> In effect, GMs were advised to engage in passive-aggressive cycles of permissiveness and punishment, and this was supposed to be the key to avoiding railroading. At the time, I thought such advice was brilliant.

Amen. Me taking that kinds of advice seriously ruined by high school campaign.

tandw said...

If the players decided to go off and behave “badly” during the adventure, you were to inflict nasty in-game consequences on their characters.

That's straight out of the 1e DMG--it's part of the way Gygax recommended the game be run. (One of the many elements of by-the-book Gygaxian gaming that I had no patience for.)

Incidentally, here via Sandbox of Doom.

Robert Fisher said...

As I’ve said before, rules cannot make a DM better. Only experience and maturity can do that.

Rules also make me a worse player. The more rules you put in front of me, the more I tend to be a rules lawyer and think “inside the box” of the rules.

One of the things that struck me about the North Texas RPG Con was the lack of jerkitude from everyone. It turns out that playing these games with such unclear rules with strangers actually seems to work just as well as with friends. Granted, we may have been a more homogenous lot that RPGers in general, but I’m betting it has more to do with the higher average age.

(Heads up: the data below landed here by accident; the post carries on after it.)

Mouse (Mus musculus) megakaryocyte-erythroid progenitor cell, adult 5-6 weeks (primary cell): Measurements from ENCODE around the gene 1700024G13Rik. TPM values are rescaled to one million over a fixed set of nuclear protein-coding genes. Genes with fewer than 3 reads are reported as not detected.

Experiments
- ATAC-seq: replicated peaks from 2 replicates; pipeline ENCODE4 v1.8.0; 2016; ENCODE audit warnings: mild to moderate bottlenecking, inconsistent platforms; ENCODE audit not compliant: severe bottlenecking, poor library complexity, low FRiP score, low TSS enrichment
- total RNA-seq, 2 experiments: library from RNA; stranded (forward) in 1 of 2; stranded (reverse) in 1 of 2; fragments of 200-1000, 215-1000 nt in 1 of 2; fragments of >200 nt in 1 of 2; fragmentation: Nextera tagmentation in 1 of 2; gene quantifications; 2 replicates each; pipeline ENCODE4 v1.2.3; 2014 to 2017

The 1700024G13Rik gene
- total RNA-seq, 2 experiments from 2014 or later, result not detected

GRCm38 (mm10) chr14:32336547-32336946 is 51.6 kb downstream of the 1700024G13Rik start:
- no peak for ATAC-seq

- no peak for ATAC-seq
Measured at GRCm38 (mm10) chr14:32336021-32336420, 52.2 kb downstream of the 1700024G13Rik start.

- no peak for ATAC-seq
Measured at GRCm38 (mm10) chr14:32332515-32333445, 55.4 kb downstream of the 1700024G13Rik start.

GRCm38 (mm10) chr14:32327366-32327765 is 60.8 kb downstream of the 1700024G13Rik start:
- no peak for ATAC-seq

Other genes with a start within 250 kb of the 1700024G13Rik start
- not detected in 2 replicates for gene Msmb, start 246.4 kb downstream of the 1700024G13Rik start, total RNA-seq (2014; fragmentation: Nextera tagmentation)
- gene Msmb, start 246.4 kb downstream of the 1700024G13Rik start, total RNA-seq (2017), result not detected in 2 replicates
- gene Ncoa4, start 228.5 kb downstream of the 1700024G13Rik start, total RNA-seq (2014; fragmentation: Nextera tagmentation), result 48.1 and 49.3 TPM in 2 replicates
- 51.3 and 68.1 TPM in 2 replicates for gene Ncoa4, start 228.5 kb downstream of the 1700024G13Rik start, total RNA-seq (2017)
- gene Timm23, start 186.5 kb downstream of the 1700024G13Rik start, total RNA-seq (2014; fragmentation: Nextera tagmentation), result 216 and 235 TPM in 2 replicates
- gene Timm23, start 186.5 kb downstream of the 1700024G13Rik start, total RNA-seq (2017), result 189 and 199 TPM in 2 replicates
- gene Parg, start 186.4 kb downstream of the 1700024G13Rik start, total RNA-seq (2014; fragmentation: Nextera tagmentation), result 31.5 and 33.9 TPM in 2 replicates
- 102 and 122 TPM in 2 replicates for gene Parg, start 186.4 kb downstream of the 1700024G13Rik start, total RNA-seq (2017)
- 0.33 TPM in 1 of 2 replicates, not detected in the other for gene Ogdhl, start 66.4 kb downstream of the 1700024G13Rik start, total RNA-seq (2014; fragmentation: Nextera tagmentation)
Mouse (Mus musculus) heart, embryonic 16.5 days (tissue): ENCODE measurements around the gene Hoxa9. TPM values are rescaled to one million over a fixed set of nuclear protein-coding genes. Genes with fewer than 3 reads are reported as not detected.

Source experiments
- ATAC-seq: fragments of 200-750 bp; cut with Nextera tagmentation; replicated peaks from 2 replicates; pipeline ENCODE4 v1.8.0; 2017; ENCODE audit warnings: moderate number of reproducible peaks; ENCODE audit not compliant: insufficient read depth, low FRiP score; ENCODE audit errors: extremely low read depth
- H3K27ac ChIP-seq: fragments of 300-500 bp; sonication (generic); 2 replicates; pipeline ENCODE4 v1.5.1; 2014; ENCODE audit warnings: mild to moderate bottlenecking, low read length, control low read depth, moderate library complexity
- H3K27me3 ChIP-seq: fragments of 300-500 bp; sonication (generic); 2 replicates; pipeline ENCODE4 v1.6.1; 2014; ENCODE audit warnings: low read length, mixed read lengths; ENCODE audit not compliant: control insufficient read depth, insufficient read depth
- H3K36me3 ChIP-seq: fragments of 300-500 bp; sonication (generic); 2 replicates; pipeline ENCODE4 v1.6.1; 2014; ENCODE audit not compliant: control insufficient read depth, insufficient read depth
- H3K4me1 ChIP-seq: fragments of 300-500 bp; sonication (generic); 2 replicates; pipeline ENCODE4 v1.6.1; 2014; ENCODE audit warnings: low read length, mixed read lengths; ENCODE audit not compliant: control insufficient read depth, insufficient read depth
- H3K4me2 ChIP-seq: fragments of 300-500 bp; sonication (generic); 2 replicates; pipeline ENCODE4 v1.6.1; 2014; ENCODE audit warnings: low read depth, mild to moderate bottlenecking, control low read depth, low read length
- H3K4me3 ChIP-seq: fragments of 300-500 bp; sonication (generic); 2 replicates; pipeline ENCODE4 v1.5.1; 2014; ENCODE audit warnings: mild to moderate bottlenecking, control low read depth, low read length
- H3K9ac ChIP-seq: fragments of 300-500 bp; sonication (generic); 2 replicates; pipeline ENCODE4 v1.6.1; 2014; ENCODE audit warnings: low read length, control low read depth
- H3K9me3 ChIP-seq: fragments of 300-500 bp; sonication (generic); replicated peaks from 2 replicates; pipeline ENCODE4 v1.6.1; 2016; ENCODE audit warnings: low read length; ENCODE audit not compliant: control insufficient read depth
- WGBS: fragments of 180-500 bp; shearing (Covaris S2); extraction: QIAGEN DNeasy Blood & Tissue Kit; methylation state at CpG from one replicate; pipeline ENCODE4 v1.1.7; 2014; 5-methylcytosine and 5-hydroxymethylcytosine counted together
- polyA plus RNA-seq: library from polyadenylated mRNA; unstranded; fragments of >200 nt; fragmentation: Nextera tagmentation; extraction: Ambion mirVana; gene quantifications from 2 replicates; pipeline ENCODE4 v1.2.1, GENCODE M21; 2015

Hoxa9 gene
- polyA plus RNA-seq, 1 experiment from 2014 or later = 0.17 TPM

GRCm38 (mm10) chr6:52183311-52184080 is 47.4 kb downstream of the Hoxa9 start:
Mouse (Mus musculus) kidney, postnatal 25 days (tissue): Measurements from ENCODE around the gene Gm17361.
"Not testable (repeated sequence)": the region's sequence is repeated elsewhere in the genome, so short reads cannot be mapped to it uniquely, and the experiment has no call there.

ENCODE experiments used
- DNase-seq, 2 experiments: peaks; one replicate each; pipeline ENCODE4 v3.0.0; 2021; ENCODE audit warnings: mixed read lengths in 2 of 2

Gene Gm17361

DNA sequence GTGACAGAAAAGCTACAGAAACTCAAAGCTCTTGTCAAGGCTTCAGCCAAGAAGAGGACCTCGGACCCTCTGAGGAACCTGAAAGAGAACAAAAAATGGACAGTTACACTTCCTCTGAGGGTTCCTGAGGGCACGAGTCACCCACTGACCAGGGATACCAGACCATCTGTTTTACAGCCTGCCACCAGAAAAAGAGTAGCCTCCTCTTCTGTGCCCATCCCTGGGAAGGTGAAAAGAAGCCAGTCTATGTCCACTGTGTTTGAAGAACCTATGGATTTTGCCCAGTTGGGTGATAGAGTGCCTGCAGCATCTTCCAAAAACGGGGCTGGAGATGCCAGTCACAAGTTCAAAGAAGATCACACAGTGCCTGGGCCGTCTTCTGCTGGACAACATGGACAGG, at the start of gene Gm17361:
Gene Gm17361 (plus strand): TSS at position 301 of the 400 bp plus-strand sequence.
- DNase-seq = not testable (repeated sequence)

Nick Crayon said...

I always thought it was silly to punish people in-game for bad behavior, even when I was a wee lad. It always seemed more productive to have a quiet chat with the "offender", but more than likely, I'd just go with it.

I never saw the point in insisting that your adventurers act "good" and refrain from slaying mayors and town guardsmen and from cheating the innkeeper. It's just as much fun as the pre-plotted "Hey, go slay the dragon" spiel, if a little more unpredictable.

But then again, I've always played with my friends and they're a cooperative sort. If one of us isn't having fun, we'll quickly try and find fun for all of us.

Mr. Gone said...

"If the players decided to go off and behave “badly” during the adventure, you were to inflict nasty in-game consequences on their characters."

As uncreative as it sounds, I keep karma notes on major things my players decide to do. If a player willingly chooses to do something out of their alignment, I make note of it. For instance, if a PC kills someone for no reason at all, odds are something bad will make its way back to their character. But, I always take faith in the dice. Sometimes in life, bad people can do terrible things and get away with it, and live happily ever after. If the karma die rolls in a PC's favor after they just commited some heinous unspeakable act for no good or bad reason, I play as it lands.